Swinson, UTSA's academic scheduling coordinator, explains, "Dealing with classroom scheduling, I've always had a problem making my information visual. I can crank out reports that are pages long and show all the information, but the key managers who need that information don't have time to siphon though the paperwork."

Swinson and DeCristoforo, UTSA's assistant vice president and registrar, attended a presentation on dashboards by the University of Minnesota at the 2008 American Association of Collegiate Registrars and Admissions Officers conference in Orlando, FL, and walked away convinced that custom-built dashboards would allow them to visually represent classroom scheduling data in a way that met their standards.

Swinson linked SAP's Crystal Xcelsius dashboard and visualization software (now called Xcelsius Engage) to UTSA's existing CollegeNet Series 25 scheduling and space analysis software to build five web-based classroom scheduling dashboards: classroom and lab-use statistics; classroom and lab use by building; Texas coordinating board space utilization statistics; enrollment by campus/by day/by hour; and classroom availability by term. Each of these dashboards allows department chairs to view graphical data reflecting classroom availability.

Swinson researched other universities' dashboards while planning UTSA's classroom utilization dashboards, and while many were impressive, he felt they mostly represented historical data-- not helpful in pinpointing areas of underutilization in the here-and-now. "We can't afford to have [underutilized space], says Swinson, so he took a different tack.

Consolidating Schedules, Saving Space
AT THE NEW JERSEY INSTITUTE OF TECHNOLOGY, Joseph Thompson, university registrar, and Monica O'Donnell, associate registrar, inadvertently solved their school's space problems by better managing its course scheduling process.With the help of Infosilem's schedule optimization software, NJIT analyzed its historical registration data to create course combinations and then built optimal academic blocks-- course groupings created from program content-- that address the curricular needs of its students. Before Infosilem, NJIT's 5,400 undergraduates had 4,500 unique course combinations. Many students were not following their designed curricula, which forced NJIT to offer almost all of its courses every semester. Since adopting Infosilem, those 4,500 unique course combinations have been consolidated and reduced to 1,800, and NJIT's room utilization has increased because classes are now being filled to capacity.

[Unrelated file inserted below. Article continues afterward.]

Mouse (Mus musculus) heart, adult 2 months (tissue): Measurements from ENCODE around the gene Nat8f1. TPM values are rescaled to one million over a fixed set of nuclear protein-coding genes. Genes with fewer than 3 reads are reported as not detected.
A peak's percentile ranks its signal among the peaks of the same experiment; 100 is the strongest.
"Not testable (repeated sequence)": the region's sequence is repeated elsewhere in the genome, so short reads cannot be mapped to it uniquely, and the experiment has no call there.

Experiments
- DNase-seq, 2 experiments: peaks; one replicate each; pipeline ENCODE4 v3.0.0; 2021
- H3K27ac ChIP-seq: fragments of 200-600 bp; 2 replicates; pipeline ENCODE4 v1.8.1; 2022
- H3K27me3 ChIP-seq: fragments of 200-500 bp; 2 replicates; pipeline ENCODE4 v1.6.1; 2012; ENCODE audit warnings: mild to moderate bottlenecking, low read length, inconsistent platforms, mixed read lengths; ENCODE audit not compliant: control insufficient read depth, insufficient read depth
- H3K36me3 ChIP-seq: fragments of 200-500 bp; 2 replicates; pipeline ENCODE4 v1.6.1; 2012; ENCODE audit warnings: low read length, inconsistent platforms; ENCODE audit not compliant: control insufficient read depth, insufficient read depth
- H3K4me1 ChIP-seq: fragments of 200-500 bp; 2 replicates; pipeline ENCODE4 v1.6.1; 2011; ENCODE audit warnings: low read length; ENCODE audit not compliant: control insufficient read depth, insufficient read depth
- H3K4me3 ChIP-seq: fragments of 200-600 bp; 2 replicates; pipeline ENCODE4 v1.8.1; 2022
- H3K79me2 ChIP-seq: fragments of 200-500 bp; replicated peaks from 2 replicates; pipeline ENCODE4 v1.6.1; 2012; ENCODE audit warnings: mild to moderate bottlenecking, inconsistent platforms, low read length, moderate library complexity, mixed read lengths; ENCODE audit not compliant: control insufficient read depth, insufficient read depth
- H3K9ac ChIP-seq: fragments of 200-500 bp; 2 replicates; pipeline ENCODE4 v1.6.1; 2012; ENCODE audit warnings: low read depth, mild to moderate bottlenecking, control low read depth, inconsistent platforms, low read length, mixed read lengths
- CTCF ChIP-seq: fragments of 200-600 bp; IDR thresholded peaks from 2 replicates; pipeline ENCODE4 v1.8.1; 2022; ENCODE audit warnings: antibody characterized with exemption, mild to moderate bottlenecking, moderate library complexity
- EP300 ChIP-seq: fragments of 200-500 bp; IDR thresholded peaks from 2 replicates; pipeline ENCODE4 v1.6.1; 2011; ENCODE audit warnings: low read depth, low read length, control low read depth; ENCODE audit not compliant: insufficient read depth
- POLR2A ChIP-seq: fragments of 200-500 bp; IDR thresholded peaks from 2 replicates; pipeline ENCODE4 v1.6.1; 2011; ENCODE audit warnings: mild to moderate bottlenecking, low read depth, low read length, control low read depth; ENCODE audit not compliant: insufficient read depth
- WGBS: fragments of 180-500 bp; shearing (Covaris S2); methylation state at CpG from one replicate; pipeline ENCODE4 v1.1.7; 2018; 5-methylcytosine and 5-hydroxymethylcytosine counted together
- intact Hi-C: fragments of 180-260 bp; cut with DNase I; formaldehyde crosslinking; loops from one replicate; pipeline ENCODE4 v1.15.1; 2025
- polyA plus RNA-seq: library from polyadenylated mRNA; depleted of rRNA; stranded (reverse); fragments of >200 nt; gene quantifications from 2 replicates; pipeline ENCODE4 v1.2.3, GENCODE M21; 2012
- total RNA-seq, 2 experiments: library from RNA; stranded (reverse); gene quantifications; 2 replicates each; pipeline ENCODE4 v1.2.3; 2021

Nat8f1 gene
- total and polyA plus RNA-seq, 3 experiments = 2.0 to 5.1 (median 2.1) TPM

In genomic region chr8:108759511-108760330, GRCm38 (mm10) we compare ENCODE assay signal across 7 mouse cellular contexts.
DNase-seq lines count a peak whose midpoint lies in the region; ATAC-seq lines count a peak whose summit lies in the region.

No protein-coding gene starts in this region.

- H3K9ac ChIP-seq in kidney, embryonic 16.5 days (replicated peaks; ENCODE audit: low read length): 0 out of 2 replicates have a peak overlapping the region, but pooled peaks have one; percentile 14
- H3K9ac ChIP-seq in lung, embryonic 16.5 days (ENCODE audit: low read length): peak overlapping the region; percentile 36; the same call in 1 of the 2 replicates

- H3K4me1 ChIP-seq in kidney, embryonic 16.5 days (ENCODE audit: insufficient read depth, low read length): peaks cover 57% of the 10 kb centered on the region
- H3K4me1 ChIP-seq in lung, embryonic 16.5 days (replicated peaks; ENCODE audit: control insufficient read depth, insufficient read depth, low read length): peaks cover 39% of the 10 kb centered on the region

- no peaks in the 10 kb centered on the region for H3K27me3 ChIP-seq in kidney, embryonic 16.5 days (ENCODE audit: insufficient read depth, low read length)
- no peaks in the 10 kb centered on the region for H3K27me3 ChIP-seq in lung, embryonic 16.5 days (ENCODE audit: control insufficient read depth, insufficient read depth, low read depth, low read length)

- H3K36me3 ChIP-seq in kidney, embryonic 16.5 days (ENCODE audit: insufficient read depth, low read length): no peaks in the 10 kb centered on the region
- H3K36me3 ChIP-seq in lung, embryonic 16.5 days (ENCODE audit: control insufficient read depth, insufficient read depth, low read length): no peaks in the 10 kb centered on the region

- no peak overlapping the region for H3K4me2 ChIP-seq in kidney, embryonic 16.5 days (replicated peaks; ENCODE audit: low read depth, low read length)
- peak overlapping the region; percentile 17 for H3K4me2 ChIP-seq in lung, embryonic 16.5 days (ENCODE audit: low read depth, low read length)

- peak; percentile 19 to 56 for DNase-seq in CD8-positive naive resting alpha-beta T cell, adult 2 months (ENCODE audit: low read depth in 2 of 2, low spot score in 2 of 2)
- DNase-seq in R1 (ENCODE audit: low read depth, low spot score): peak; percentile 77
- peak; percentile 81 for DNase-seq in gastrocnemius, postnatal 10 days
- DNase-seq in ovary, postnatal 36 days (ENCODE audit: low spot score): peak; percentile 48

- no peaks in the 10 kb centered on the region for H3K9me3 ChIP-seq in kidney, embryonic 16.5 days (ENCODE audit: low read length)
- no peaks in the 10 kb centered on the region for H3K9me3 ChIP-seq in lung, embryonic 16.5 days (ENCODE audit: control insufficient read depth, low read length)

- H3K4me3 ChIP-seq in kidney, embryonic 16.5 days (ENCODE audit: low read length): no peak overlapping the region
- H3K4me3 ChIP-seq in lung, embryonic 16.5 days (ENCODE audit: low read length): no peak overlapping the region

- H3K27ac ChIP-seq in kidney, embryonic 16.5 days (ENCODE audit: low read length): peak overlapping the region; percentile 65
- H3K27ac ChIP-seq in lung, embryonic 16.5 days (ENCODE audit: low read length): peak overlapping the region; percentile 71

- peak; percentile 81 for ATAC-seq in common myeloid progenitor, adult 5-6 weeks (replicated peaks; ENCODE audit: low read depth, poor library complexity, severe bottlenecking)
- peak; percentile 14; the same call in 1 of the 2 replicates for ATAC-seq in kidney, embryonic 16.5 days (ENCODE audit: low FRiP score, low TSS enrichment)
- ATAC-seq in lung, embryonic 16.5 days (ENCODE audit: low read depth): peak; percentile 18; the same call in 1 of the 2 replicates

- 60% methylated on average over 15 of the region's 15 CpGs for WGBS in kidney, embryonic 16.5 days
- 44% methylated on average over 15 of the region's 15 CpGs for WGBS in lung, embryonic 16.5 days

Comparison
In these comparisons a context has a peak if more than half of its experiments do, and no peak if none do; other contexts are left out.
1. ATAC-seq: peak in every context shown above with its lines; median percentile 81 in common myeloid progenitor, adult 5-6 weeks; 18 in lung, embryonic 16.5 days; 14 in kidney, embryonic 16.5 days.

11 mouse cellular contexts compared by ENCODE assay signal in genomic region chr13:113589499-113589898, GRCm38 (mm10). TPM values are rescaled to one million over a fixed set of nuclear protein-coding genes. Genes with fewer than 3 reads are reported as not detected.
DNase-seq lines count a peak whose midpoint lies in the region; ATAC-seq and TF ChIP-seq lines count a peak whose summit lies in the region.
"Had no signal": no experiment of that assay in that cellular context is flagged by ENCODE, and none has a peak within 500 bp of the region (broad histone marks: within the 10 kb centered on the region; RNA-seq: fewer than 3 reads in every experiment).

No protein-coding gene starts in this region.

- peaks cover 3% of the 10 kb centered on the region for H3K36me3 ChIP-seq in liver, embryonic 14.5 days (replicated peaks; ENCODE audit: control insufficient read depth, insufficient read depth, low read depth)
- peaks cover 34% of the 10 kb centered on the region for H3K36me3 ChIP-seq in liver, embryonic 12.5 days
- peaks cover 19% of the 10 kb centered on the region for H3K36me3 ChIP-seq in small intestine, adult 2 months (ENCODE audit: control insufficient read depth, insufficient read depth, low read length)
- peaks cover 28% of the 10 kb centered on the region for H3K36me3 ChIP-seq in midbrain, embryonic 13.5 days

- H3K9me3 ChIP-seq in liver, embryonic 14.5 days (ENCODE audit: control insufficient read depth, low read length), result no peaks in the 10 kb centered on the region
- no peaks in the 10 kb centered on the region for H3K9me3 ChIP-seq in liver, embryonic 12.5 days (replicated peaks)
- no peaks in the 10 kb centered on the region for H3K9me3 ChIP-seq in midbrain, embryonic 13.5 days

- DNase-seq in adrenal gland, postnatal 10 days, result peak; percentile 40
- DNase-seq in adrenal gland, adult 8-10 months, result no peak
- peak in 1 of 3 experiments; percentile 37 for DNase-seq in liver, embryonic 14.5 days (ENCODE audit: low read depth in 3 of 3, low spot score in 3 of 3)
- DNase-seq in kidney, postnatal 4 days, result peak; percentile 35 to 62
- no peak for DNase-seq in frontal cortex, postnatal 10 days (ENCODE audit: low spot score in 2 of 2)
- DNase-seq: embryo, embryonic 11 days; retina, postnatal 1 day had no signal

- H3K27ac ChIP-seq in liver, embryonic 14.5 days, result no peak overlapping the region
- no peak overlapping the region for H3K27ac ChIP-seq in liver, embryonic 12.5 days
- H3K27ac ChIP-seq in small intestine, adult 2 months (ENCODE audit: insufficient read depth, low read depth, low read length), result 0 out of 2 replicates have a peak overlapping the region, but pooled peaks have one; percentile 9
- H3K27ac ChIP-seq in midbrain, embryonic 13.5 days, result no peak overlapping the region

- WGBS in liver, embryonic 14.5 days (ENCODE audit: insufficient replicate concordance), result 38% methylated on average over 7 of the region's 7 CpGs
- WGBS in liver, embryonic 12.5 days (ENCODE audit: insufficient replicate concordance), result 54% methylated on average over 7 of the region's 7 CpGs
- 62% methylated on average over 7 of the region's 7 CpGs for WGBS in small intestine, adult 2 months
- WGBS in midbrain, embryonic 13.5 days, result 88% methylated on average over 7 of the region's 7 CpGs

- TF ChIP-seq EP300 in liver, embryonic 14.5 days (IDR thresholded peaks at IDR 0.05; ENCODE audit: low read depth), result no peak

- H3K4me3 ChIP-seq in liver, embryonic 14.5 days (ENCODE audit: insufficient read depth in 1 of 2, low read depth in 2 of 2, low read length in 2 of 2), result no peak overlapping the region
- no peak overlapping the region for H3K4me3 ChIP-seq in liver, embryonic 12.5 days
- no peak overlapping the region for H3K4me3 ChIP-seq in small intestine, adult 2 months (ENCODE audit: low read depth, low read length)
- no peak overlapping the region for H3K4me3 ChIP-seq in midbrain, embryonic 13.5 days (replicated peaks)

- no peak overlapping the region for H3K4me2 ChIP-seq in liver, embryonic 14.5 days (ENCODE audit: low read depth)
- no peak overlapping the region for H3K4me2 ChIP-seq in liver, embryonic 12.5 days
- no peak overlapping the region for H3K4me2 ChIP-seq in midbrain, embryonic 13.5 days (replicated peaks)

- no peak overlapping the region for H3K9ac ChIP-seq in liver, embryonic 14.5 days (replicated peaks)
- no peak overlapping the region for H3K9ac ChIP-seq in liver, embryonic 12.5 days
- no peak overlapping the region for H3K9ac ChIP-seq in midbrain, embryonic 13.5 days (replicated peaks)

"I try to make the dashboards show current data, within a week or maybe within a month," he explains, "so you can see how the buildings are being populated with students, how many classrooms are inside the building, what the utilization of the classrooms is, what the utilization of the seats inside the classrooms is." That up-to-date information goes to the state provost, who then can utilize the most current data for his planning and assessment.

Swinson, an expert in space utilization but a tech novice, found Xcelsius very intuitive and easy to use. Remarks DeCristoforo, "The advantage of using a tool that's not designed specifically for tech experts is that you can have somebody with a firm grasp of space utilization issues spend a few weeks learning the software, and then take his expertise, knowledge base, and imagination and basically go wild with the data." He notes that the dashboards Swinson developed are easily understood by laypeople, "including myself and the department chairs who rely on the data." Jokes Swinson, "If I could figure out how to use the software, anyone could."

Before building the dashboards, UTSA typically would have between 150 to 200 class sections that couldn't be offered to students because of space restrictions. Since rolling out Swinson's dashboards in the fall of 2008, that number has dropped down to fewer than 20-- remarkable for a university with such a skewed ratio of students to classrooms.